Results of a study, recently presented at the European Lung Cancer Congress (ELCC, 10–13 April 2019, Geneva, Spain), have shown that maintenance immunotherapy offers no improvement of survival for patients with extensive-stage small cell lung cancer (SCLC).
By the time SCLC is diagnosed it is often already in the late stage, with around 60—70% of patients with cancer already spread beyond a single lung. At this stage patients can no longer be treated with radiotherapy and, though most respond to chemotherapy, response time is usually brief, and relapse occurs within a short timeframe.
Currently, the standard approach is to wait until the tumor has grown back before beginning further treatment, the recent study questioned this approach and investigated whether intervening earlier and giving maintenance immunotherapy following successful chemotherapy would help to improve survival rates.
The study involved 834 patients, all with extensive-stage SCLC that had not progressed following four chemotherapy cycles. They were each treated for 2 years or until cancer progression, death or high toxicity.
Unfortunately, the results did not support the original hypothesis, with no significant change in overall survival shown by giving combination immunotherapy or by giving nivolumab alone, when compared to the placebo.
Adverse event rates were 86% with nivolumab plus ipilimumab, 61% with nivolumab and 50% with the placebo. Rates of discontinuation due to toxicity were 31% with combination immunotherapy, 9% with nivolumab and less than 1% with the placebo. Treatment-related deaths occurred in seven patients on nivolumab plus ipilimumab as well as one patient in each of the nivolumab and placebo groups.
“This appears to be the end of the story for maintenance immunotherapy in unselected SCLC patients.”
One of the study’s authors, Taofeek Owonikoko of Emory University (GA, USA), stated that the results were “a big disappointment,”.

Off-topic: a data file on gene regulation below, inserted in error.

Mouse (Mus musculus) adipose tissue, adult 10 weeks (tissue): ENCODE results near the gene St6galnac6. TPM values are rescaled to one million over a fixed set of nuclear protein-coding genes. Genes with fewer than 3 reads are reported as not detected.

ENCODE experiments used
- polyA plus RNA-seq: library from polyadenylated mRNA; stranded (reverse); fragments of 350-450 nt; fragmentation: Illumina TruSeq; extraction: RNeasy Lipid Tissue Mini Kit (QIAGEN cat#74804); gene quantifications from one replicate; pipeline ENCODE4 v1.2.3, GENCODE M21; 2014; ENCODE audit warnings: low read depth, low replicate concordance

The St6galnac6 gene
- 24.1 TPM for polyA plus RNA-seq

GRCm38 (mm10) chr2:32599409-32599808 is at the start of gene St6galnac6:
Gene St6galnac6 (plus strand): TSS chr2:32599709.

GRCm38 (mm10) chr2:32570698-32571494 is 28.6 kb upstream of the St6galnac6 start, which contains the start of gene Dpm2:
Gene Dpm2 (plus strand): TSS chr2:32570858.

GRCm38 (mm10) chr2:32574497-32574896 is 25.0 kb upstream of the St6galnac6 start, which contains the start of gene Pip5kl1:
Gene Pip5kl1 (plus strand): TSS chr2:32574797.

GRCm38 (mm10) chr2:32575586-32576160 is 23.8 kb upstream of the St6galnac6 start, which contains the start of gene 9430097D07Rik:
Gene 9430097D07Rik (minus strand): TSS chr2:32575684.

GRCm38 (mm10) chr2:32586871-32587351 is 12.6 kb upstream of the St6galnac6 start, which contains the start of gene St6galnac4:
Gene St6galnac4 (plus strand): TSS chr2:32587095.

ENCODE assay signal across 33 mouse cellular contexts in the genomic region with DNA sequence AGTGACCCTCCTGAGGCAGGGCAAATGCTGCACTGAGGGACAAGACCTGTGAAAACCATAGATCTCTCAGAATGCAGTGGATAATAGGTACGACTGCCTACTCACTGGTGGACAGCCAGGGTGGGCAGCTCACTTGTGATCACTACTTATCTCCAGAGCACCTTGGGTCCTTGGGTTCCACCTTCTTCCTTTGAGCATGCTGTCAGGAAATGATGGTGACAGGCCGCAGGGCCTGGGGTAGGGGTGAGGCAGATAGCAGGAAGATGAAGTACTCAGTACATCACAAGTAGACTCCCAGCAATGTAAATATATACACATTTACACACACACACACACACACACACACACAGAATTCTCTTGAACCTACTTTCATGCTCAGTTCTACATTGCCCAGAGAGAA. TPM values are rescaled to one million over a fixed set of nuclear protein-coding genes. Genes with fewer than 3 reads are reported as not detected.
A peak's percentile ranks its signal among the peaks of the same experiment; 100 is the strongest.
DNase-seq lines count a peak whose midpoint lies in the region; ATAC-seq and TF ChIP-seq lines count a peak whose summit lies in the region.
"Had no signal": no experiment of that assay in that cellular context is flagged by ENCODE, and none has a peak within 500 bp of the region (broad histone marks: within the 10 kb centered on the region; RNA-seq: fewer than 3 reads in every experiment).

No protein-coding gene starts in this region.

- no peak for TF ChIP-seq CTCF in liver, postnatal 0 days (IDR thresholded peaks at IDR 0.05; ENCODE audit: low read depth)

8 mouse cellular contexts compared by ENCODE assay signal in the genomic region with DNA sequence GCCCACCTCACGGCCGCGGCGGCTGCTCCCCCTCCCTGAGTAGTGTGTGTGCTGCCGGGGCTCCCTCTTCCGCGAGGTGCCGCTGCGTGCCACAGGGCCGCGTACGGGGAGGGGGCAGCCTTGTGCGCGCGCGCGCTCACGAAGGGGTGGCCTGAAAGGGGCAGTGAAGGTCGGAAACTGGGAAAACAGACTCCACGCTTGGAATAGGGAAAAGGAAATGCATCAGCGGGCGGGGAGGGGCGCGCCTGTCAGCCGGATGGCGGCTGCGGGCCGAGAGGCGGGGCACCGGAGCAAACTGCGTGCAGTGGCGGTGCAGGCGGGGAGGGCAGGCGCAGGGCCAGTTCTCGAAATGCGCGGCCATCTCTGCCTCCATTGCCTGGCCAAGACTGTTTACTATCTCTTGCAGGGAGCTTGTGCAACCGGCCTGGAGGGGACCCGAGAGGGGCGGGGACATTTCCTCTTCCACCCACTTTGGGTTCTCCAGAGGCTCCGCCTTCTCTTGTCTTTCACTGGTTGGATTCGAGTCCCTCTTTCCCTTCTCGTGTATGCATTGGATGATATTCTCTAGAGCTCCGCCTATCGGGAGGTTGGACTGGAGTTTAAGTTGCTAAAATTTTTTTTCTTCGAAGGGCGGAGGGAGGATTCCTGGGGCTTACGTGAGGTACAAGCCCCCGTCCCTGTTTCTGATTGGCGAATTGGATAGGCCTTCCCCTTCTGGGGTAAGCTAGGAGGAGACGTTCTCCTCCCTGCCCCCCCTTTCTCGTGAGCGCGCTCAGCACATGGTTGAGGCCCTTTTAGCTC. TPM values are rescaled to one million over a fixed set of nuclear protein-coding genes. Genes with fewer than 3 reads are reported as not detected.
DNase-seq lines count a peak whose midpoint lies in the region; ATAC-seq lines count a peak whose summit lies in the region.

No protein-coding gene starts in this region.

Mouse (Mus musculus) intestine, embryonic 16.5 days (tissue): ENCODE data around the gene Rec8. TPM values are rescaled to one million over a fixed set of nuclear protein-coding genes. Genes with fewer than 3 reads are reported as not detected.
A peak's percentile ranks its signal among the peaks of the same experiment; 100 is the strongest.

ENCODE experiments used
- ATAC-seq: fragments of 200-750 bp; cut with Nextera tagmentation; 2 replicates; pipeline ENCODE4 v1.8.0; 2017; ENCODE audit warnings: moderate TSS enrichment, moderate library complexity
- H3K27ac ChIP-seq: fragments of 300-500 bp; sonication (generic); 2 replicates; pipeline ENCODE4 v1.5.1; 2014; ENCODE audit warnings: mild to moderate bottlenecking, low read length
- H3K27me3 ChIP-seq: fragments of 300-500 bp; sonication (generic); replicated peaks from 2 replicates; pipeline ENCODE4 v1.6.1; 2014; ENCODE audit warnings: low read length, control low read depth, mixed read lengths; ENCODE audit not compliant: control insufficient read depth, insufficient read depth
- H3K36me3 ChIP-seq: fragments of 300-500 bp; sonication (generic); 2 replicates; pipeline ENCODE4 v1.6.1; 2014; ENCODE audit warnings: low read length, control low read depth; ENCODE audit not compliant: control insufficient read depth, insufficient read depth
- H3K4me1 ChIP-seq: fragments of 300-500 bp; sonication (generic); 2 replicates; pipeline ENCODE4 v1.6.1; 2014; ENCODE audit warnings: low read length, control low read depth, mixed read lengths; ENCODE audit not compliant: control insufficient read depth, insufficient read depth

Though he remained optimistic about future investigation; “there was some indication that, compared to placebo, it took longer for the cancer to progress in patients who received either combination immunotherapy or nivolumab alone. This was not the primary endpoint of the study so we cannot make definitive conclusions, but it shows that this strategy could be promising, especially in patients who are responsive to immunotherapy.”
Not all agreed with Owonikoko’s outlook, with Pilar Garrido of the Universidad de Alcalá (Madrid, Spain) and co-chair of this year’s ELCC Congress stating that “this appears to be the end of the story for maintenance immunotherapy in unselected SCLC patients.”
“Although the progression-free survival results seem positive, the design of the study means they cannot be considered because the primary endpoint was negative. On top of that, there is concern about deaths and stopping treatment because of toxicity,” Garrido added.
There are various challenges to overcome in translational research in SCLC and the end role of immune checkpoint inhibitors will largely be shaped by results of trials currently underway.
“SCLC is a ‘recalcitrant’ disease and research in this field is particularly challenging, for several reasons, including the rapid pace at which the disease progresses and the limited availability of tissue,” noted Garrido.
It is likely that improvements in predictive biomarkers will be important to allow for the identification of SCLC patients at an earlier stage and to determine which of those patients could benefit from treatment with immune checkpoint inhibitors.
“The challenge will be how to select and identify those patients since patients who began maintenance therapy sooner after completion of chemotherapy did appear to derive greater benefit,” Owonikoko concluded.